PMF Mirages

May 15, 2024 — I typed tail -f pageViews.log into my console.

Then pressed Enter.

I stared at my screen as it streamed with endless lines of text.

Each line evidence of a visitor interacting with my new site.

It had been like this for days.

Holy shit, I thought.

This must be "Product Market Fit".


Startup Growth Rates

You can categorize all startups into a handful of classes.

If you start a business washing clothes and your only equipment is a bathtub, you have a Log Business.

Buy some washing machines, and now it can be a Linear Business.

Add some employees and you might go Log Linear.

But if you develop it into a Laundromat Franchising Startup, now you might enter the realm of Quadratic and Exponential Businesses.


When Growth Rate Phase-Changes

"Venture Capital" is the sport of trying to build Quadratic and Exponential Businesses.

"Product Market Fit" (PMF) is the term for when your startup phase-changes from a Linear or Log Linear business to a Quadratic or Exponential one.

You detect PMF when you see your numbers accelerate upward.

It's like moving from skiing the bunny slopes to heli-skiing.


PMF Frequency

They say PMF is a rare thing. Maybe 1% of startups experience that kind of phase-change.

I've been in this world for a couple of decades, and that sounds about right to me.

I have seen it a number of times, mostly from the years I lived in San Francisco.

I remember when the Dropbox and Airbnb gatherings went from beers around makeshift offices to having guest lists a thousand names long at the hippest venues in the city.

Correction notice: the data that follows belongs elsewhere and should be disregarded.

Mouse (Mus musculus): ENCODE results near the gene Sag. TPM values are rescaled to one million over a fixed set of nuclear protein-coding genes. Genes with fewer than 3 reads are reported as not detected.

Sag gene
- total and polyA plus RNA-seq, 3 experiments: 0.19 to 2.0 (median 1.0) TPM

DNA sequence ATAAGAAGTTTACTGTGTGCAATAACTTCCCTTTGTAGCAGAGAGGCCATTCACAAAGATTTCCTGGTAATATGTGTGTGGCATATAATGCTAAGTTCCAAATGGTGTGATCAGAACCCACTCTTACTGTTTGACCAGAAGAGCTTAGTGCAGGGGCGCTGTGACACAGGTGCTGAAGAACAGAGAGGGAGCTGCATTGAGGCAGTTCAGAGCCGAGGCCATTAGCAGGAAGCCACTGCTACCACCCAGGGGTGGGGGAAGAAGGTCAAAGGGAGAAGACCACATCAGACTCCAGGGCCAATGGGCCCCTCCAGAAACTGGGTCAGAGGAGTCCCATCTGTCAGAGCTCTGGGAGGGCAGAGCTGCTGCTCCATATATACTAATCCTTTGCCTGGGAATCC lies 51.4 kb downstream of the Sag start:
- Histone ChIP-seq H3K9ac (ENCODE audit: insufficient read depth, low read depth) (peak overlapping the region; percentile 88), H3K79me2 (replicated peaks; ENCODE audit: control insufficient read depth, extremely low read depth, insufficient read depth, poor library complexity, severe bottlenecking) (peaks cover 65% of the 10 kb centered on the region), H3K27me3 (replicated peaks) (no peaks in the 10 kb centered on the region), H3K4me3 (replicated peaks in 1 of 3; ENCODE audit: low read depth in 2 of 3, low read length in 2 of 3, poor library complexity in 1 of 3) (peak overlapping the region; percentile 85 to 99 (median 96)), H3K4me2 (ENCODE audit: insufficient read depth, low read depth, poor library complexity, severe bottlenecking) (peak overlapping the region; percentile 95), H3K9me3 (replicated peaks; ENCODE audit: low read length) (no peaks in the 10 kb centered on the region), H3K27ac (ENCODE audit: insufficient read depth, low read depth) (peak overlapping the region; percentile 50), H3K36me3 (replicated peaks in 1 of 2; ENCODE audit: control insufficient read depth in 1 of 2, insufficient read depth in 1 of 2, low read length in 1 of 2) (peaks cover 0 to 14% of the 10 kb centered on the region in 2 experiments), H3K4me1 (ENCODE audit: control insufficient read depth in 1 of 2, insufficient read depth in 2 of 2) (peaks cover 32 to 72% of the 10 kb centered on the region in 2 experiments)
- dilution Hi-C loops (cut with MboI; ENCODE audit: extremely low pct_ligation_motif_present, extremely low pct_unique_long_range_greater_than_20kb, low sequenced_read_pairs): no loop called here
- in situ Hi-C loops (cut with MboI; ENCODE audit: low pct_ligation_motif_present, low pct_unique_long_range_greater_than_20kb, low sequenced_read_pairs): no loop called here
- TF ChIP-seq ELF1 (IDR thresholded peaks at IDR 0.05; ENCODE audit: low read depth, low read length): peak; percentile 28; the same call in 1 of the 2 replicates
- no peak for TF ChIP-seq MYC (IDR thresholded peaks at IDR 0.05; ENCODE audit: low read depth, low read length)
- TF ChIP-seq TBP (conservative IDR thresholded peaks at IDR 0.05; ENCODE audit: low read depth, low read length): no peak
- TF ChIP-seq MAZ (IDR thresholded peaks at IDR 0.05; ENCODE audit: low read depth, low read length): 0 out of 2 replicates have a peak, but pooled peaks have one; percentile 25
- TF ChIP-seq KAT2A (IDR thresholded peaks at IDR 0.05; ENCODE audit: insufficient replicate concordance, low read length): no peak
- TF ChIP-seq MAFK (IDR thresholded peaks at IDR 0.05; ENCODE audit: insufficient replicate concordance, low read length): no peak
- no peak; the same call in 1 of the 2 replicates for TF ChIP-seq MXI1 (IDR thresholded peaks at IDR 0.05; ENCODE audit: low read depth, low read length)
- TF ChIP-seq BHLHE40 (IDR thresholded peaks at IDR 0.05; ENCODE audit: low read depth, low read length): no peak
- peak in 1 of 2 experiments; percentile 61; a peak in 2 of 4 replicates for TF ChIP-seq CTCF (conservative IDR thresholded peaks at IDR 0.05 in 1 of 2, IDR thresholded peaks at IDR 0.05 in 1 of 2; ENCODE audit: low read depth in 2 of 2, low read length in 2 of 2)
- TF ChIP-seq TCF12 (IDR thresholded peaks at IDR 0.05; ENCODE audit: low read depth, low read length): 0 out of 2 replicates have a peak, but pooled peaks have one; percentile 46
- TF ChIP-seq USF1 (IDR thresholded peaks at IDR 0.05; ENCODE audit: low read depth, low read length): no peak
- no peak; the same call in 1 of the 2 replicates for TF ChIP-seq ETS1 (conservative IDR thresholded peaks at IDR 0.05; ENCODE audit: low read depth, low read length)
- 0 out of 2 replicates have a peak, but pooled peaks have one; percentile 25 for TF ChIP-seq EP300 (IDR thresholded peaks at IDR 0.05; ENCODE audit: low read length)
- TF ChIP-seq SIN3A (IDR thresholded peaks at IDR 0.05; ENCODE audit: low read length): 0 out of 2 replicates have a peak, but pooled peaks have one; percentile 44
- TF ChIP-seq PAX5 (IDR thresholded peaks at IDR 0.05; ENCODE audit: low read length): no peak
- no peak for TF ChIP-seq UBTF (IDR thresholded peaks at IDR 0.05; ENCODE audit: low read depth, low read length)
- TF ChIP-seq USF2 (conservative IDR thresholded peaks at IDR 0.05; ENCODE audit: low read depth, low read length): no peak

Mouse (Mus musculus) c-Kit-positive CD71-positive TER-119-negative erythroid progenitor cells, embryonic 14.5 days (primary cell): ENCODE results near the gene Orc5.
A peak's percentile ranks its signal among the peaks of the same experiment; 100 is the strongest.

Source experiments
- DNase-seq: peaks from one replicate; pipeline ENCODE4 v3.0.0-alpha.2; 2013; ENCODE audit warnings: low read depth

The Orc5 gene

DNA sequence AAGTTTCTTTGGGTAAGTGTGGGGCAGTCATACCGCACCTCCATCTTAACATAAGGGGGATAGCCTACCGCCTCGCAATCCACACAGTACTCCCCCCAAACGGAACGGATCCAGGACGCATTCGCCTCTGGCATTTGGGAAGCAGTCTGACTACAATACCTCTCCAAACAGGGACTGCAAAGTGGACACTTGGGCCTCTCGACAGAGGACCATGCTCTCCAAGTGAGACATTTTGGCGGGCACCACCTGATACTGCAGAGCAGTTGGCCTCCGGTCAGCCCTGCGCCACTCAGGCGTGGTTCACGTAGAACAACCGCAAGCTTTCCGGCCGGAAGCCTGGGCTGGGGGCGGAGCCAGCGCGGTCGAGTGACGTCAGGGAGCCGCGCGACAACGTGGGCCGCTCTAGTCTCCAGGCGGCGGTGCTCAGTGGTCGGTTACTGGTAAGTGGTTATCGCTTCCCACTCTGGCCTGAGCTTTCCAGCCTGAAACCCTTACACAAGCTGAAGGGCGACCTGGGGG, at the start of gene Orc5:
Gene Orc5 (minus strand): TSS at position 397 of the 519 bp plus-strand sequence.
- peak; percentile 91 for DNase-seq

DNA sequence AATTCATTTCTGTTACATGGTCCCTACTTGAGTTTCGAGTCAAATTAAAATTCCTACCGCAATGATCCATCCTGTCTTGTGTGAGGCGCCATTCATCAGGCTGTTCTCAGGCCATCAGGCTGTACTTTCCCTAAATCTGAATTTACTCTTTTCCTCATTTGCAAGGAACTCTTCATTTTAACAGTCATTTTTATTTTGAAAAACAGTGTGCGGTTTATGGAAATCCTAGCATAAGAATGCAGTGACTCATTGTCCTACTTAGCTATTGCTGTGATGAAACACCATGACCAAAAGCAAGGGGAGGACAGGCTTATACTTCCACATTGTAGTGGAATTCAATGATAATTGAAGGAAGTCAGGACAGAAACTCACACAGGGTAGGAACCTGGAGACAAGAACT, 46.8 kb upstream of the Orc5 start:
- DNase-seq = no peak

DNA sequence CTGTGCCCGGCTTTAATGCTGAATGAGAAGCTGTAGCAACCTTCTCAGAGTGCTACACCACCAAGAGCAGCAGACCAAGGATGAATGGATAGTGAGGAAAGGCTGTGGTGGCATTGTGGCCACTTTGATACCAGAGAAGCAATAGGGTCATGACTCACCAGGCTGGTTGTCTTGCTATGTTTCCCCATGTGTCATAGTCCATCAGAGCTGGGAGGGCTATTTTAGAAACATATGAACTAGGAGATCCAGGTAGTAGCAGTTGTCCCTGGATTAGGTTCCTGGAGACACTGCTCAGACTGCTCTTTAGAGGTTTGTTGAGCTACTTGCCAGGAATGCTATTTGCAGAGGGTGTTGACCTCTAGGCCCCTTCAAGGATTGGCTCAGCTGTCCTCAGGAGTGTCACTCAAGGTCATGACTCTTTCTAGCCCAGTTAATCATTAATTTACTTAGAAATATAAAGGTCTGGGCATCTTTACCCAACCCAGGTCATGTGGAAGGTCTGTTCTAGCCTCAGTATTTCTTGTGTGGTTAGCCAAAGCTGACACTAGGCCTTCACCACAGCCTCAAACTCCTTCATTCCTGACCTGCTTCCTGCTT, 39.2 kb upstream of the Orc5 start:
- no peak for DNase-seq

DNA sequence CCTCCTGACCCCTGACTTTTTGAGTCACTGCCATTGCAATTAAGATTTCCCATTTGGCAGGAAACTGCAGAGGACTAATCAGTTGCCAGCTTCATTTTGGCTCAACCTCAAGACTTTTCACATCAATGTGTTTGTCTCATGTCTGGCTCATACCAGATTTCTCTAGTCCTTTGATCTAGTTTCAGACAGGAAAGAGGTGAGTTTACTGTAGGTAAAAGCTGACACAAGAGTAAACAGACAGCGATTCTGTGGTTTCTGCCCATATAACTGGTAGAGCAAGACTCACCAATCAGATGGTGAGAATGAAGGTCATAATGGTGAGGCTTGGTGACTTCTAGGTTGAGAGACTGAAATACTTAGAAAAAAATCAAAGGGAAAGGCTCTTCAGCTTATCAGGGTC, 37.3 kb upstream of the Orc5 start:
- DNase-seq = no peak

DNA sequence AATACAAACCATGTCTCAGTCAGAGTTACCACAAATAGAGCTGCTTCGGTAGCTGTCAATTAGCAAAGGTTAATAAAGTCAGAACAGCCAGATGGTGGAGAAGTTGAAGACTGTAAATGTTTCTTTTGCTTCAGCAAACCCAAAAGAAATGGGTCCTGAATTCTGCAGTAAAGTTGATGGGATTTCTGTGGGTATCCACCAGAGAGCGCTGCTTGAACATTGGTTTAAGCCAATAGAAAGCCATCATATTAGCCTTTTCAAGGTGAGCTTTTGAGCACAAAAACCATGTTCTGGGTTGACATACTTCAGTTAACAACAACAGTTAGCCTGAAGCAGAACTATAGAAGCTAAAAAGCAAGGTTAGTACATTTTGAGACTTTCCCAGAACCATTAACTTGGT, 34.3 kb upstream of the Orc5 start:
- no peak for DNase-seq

When you make something that hits PMF—something that a lot of people want—the customers and resources come streaming.

It's a lot to deal with, good and bad.


Searching For PMF

I have long had a technology that I thought might evolve to be in the Quad or Expo Class.

In 2017, I launched it.

The response was crickets.

So, in 2019, I launched it again.

Again, crickets.

I launched again in 2021. And again. And again. And again.

Crickets every time.

Then in 2022, right before I launched for the 20th(?) time, I did 2 unrelated things, that, combined with this launch, would create one heck of a PMF mirage.


The Launch

The first thing I did was pay for a premium domain name. I thought maybe if the domain looked more expensive, people might share the product more.

The second thing I did was drop Google Analytics and add web server logs.

I did these things, along with a lot of more substantive product work, and "launched" my product on HackerNews, Reddit, and Twitter.

I then went to the playground with my daughters, assuming crickets again.


The "Metrics"

The next day, I was pleasantly surprised to see hundreds of upvotes and many good signs that people were finding my thing useful.

I enjoyed the small rush of dopamine—those helpful little payoffs that help one get through the laborious years of building—but I expected the increase in users to be fleeting, like it had been in the past.

However, the traffic didn't stop.

No matter what time of day, when I looked at the live server logs, a lot of people were visiting the site.

It's finally happening. I thought.

I made something people want. It is somewhere in the Quad/Expo class. I've got PMF. I can now can get the resources to fully build out the vision.